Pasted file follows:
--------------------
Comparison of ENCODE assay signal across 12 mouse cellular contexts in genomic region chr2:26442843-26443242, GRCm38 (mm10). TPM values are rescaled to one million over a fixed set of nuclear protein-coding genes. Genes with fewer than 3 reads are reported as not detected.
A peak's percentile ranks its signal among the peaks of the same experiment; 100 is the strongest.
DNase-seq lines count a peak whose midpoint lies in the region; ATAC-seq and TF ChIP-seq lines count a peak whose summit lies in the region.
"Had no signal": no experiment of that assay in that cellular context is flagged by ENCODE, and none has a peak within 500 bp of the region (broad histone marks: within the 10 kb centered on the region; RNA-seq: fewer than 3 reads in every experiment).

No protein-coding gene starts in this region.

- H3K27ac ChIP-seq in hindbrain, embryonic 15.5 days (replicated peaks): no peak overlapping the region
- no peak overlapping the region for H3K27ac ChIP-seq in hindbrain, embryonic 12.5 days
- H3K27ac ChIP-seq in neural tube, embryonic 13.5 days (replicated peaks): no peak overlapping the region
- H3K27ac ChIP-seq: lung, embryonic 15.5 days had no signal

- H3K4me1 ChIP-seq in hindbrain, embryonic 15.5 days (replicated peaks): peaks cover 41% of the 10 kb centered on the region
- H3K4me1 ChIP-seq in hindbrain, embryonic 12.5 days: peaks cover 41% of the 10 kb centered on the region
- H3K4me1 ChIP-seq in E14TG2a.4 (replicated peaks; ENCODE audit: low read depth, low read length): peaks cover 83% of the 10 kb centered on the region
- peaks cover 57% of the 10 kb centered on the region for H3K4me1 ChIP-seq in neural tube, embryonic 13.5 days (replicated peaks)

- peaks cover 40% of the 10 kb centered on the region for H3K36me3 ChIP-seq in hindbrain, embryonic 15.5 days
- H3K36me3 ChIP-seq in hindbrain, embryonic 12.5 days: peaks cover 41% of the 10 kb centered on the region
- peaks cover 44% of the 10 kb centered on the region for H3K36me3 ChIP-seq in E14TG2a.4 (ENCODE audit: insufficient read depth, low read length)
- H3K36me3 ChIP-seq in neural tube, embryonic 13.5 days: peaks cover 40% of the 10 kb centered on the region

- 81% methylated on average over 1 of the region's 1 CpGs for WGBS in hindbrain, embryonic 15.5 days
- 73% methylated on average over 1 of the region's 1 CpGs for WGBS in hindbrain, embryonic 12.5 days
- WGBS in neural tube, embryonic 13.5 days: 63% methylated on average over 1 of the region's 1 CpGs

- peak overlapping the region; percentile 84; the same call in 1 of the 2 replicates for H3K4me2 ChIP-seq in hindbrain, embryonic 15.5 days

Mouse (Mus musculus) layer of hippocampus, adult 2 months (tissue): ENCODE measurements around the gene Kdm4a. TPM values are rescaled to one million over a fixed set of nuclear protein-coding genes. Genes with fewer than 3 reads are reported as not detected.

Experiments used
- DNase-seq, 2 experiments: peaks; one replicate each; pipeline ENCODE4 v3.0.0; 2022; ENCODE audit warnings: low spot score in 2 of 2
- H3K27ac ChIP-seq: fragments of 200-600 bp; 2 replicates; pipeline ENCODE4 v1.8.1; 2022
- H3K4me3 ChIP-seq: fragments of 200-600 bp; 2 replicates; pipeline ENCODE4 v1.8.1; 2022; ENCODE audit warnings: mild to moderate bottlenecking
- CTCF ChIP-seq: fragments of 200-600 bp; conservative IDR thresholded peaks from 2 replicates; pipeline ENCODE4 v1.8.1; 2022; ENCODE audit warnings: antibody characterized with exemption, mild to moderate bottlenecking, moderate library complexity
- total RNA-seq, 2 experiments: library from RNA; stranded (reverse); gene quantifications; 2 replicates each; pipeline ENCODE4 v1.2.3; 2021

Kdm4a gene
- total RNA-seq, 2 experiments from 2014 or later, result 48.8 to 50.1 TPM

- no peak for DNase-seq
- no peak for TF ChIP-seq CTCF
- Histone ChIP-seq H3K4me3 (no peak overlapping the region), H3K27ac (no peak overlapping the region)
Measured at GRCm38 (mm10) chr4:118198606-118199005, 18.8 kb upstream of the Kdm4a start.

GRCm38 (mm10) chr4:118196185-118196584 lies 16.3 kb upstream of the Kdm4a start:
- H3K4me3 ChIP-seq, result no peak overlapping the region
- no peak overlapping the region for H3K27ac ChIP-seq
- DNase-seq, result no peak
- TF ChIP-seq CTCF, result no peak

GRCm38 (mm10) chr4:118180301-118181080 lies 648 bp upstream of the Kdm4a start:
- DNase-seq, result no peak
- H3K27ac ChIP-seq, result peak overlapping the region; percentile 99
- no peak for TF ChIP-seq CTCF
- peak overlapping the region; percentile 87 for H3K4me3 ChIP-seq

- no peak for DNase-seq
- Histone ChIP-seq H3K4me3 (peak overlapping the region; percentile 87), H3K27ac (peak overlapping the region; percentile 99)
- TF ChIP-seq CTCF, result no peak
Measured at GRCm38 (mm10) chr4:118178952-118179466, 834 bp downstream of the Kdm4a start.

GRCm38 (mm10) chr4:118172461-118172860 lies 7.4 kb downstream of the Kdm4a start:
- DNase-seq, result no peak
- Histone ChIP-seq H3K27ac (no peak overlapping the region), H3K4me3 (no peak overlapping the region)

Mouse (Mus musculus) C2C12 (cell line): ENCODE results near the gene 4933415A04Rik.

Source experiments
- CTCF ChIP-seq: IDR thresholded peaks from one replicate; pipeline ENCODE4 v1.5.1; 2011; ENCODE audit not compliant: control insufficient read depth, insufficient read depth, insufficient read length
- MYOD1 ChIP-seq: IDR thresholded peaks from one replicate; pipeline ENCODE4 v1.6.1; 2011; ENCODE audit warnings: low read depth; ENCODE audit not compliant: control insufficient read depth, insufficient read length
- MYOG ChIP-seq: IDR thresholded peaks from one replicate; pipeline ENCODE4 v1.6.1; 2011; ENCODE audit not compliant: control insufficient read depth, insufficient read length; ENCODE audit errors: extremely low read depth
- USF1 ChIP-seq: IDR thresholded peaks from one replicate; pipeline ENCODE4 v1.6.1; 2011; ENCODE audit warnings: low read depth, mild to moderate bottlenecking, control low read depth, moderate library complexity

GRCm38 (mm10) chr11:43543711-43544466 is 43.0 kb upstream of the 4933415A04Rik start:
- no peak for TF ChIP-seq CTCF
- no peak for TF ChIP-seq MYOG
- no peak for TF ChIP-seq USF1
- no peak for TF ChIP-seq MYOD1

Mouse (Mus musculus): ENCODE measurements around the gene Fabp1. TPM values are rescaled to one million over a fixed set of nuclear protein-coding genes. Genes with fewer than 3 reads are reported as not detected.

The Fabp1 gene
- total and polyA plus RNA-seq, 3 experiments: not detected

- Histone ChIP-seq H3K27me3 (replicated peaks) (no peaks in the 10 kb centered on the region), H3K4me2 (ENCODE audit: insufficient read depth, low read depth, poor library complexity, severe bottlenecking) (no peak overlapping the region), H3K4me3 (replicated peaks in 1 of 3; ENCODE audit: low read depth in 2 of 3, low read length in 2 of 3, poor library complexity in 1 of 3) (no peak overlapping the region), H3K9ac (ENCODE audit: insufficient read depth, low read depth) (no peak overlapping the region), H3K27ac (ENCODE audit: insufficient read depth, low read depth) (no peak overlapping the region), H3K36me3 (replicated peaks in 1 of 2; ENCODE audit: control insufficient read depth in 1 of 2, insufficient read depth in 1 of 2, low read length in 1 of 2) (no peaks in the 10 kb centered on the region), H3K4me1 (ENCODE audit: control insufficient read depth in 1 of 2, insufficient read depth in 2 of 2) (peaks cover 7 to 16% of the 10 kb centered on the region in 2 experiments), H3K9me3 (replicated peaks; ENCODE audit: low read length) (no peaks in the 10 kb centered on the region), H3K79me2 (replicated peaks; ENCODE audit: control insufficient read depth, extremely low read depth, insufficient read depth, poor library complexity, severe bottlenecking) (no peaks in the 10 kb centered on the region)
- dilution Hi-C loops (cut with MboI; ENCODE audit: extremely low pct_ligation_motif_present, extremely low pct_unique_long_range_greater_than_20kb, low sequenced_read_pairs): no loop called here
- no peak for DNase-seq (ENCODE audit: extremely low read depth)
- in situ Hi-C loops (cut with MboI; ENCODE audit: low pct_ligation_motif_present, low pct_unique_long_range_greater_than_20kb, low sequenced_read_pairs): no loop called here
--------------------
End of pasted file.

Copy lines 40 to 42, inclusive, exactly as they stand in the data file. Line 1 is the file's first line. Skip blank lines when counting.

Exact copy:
GRCm38 (mm10) chr4:118180301-118181080 lies 648 bp upstream of the Kdm4a start:
- DNase-seq, result no peak
- H3K27ac ChIP-seq, result peak overlapping the region; percentile 99